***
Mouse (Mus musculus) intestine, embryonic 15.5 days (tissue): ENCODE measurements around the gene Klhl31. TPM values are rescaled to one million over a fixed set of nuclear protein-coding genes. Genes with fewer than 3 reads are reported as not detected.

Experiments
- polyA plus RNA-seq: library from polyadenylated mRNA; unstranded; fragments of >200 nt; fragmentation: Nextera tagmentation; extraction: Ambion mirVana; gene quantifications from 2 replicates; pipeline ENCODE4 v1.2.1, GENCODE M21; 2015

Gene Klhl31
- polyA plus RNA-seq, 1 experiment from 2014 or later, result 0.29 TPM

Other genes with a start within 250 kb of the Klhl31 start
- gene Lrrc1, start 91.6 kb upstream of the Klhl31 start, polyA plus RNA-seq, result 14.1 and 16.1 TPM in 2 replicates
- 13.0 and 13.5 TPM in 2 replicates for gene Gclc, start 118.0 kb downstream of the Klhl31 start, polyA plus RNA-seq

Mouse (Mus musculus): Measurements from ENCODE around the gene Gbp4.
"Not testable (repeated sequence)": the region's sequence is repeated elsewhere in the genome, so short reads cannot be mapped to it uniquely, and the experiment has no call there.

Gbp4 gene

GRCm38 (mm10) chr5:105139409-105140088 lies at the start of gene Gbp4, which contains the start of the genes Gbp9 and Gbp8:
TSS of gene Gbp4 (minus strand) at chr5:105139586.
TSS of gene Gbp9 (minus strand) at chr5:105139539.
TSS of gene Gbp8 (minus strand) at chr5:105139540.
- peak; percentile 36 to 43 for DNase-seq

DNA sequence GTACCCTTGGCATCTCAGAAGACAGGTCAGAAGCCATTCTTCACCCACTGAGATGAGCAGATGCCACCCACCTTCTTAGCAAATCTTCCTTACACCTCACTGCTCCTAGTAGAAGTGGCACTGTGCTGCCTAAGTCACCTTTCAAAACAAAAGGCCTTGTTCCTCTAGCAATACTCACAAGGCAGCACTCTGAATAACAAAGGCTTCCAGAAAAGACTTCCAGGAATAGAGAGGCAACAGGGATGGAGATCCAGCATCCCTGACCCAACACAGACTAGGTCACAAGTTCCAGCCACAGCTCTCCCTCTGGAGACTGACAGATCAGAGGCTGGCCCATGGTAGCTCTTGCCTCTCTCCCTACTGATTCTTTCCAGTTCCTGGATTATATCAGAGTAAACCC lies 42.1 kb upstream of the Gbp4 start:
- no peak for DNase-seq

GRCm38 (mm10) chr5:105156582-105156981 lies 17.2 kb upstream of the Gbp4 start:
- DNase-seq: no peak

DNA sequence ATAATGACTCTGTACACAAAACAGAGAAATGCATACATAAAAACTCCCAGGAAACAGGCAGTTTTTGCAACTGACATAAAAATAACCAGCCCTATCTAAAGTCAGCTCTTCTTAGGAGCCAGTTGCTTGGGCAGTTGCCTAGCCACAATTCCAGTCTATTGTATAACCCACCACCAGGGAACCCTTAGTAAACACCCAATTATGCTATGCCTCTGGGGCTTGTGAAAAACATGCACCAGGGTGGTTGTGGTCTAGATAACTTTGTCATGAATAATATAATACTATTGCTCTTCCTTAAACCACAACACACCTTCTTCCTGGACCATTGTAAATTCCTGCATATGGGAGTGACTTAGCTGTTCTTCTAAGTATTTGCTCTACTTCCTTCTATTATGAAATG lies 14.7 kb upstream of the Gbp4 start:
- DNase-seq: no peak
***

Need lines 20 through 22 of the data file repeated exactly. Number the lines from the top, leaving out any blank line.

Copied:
- DNase-seq: no peak

DNA sequence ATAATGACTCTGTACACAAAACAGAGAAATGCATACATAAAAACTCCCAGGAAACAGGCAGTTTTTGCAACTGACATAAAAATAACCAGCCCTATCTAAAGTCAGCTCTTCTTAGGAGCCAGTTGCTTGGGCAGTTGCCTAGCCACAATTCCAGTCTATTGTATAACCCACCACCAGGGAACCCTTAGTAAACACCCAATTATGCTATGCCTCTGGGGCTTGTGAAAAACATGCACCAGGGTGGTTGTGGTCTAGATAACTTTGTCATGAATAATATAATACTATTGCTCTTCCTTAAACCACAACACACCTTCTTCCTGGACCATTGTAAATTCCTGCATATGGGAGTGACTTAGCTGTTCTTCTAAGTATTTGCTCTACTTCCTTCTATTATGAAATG lies 14.7 kb upstream of the Gbp4 start:
- DNase-seq: no peak